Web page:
Blog post

Hosting under 18 T Level industry placements

This blog discusses what Yeovil have been doing to support under 18s in T Level industry placements.

16 September 2022

Debbie Matthewson is an associate director of people services (learning and development) and Elaine Cox is a work experience lead at Yeovil District Hospital NHS Trust. In this blog, they discuss considerations that need to be made when hosting under 18 year olds for their health T Level industry placements and the benefits it can bring.


Here at Yeovil, we have a long history of hosting younger students on placements, which has served us well to prepare for, and then pilot, T Level industry placements. For a number of years, we have hosted Business and Technology Education Council (BTEC) students who are often under 18 and we have also taken on 16 year olds in apprenticeships.

Bringing younger students into the workplace has contributed to filling supply and capacity gaps, growing our own workforce from an early age, as well as supporting widening participation.

Despite there being no legal reason why students under 18 cannot participate in clinical placements; there have occasionally been challenges in securing placements in certain areas of the organisation. This highlights that hosting placements at this level is still an ongoing conversation but if done properly, it can be beneficial for both trust and students.

We find it helpful to advocate the advantages of having an extra pair of hands on the ward, and that T Level or BTEC students are there to help and support other staff in the capacity of a student healthcare assistant, whilst they are learning. We make sure that, in collaboration with the college, students have their care certificates and mandatory training done prior to starting their placement. This allows students to join as bank healthcare assistants, creating a direct talent pipeline to the future workforce, as well as offering students the chance to earn as they learn, where it is appropriate for all and is their decision. Students are also offered a competency workbook, that whilst not a requirement of the industry placement, offers the student tangible evidence of their learning and reassures staff of the skills they are developing and eventually practising.

We found that the best way to ensure an industry placement was a success was for all involved to work closely with the college, ensuring that students are matched with a placement that works for them.

We have a robust interview process for prospective placement students followed by an honest conversation as to what the student is likely to experience during their time on placement as well as asking the college to speak to their parents to clarify everything. Prior to the placement starts, we invite students to visit the trust for a healthcare experience week which serves as an in-depth introduction to their placement prior to being embedded in practice. There is also a meeting with the youth volunteer manager to understand the opportunities available as a volunteer. This serves as a great introduction to an alternative talent pipeline that could run concurrently to the placement, or serve as an alternative should the student find the placement is not for them. Following the health experience week, students are asked if there are any clinical areas that do not suit them or areas of specific interest, with both these factors considered when planning their placement. This has the added benefit of increasing the likelihood of a student continuing further work or training in the trust as they have been embedded in an area of interest from the beginning. There is a strong focus on ensuring that the students have all the pastoral support they require during the placement as this serves the dual purpose of ensuring they feel comfortable and supported during their placement whilst also supporting the ward in which they’re placed.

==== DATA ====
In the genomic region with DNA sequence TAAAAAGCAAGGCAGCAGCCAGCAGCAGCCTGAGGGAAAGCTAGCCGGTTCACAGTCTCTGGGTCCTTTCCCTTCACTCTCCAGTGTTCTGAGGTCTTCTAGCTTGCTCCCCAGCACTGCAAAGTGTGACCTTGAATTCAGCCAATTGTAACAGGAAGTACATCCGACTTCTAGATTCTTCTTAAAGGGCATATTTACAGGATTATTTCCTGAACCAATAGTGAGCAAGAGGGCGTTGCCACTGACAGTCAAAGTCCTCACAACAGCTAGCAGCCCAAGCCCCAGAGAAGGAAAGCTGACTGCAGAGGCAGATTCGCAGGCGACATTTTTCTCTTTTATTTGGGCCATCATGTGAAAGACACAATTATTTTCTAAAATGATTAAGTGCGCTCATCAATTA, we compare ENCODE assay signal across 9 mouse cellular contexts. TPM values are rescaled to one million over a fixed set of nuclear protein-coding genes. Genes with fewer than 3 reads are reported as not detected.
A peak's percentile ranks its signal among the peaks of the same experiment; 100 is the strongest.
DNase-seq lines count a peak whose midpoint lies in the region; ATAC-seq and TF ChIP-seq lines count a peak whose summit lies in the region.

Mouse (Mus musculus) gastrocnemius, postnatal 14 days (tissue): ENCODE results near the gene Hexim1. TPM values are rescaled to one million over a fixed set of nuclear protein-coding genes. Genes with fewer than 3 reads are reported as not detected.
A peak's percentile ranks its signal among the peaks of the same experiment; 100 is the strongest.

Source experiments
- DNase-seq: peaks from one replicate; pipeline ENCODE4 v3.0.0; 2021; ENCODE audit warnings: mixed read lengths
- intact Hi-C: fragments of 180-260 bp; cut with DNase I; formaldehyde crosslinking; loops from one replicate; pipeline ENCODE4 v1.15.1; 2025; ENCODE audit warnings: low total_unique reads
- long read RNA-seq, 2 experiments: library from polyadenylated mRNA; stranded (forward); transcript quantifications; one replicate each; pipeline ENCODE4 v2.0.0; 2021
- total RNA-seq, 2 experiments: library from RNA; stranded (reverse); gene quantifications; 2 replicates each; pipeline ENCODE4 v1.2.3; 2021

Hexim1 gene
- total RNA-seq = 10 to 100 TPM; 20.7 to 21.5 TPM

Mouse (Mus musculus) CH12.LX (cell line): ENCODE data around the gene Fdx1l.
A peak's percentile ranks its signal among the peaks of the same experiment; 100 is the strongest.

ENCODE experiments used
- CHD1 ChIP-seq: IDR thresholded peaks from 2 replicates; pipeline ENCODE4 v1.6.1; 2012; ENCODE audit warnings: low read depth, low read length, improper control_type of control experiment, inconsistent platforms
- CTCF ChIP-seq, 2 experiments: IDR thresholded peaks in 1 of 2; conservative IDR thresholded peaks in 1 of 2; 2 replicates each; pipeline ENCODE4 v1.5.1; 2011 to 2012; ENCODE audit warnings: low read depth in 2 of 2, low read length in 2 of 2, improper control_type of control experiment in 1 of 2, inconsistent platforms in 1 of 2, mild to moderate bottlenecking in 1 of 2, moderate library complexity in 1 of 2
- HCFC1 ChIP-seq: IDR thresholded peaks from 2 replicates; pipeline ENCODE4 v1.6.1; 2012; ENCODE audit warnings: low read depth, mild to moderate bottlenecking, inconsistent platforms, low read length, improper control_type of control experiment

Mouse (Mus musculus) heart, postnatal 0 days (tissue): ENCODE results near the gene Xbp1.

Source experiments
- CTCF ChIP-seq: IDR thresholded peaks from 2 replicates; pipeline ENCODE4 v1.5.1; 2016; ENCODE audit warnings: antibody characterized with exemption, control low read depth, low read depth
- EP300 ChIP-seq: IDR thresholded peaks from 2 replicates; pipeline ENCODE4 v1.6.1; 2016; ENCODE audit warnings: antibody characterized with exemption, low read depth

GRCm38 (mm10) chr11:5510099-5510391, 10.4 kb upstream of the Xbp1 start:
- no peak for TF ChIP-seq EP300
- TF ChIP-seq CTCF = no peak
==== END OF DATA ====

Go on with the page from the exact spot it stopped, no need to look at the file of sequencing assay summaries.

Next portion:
They are encouraged to speak to our T Level organiser, their college teachers, health care assistant mentors and ward managers. However, to alleviate any pressure in the ward, there are also roaming clinical educators who visit the students to act as a point of contact for advice and support. This is particularly useful if a student is struggling, as the clinical educator is not affiliated with the ward and therefore can be completely impartial whilst not taking capacity away from the ward itself. In summary, my advice is that whilst organisations have different approaches it is important that all organisations share the principle of maintaining robust processes to ensure learners are matched to the right placement and are well supported.

We are incredibly proud that some students have already become employees at the trust or gone on to nursing training establishing an effective and continuous talent pipeline within the organisation.

To find out more email Debbie Matthewson or Elaine Cox.